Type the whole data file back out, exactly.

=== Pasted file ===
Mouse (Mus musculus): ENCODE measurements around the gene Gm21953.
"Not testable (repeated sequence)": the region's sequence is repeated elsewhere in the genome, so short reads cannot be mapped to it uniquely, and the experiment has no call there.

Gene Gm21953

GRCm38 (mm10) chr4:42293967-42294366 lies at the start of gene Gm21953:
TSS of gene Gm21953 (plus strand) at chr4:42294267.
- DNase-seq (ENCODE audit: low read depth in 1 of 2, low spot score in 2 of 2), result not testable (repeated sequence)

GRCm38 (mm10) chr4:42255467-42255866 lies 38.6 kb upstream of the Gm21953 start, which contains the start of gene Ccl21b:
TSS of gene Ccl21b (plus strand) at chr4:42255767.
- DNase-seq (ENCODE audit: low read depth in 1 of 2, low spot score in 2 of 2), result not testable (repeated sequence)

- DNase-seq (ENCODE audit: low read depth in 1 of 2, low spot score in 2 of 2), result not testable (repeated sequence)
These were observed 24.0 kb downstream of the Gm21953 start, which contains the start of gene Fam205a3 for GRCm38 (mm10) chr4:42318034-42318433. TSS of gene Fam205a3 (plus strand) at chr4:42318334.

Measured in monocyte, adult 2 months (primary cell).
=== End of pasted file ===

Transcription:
Mouse (Mus musculus): ENCODE measurements around the gene Gm21953.
"Not testable (repeated sequence)": the region's sequence is repeated elsewhere in the genome, so short reads cannot be mapped to it uniquely, and the experiment has no call there.

Gene Gm21953

GRCm38 (mm10) chr4:42293967-42294366 lies at the start of gene Gm21953:
TSS of gene Gm21953 (plus strand) at chr4:42294267.
- DNase-seq (ENCODE audit: low read depth in 1 of 2, low spot score in 2 of 2), result not testable (repeated sequence)

GRCm38 (mm10) chr4:42255467-42255866 lies 38.6 kb upstream of the Gm21953 start, which contains the start of gene Ccl21b:
TSS of gene Ccl21b (plus strand) at chr4:42255767.
- DNase-seq (ENCODE audit: low read depth in 1 of 2, low spot score in 2 of 2), result not testable (repeated sequence)

- DNase-seq (ENCODE audit: low read depth in 1 of 2, low spot score in 2 of 2), result not testable (repeated sequence)
These were observed 24.0 kb downstream of the Gm21953 start, which contains the start of gene Fam205a3 for GRCm38 (mm10) chr4:42318034-42318433. TSS of gene Fam205a3 (plus strand) at chr4:42318334.

Measured in monocyte, adult 2 months (primary cell).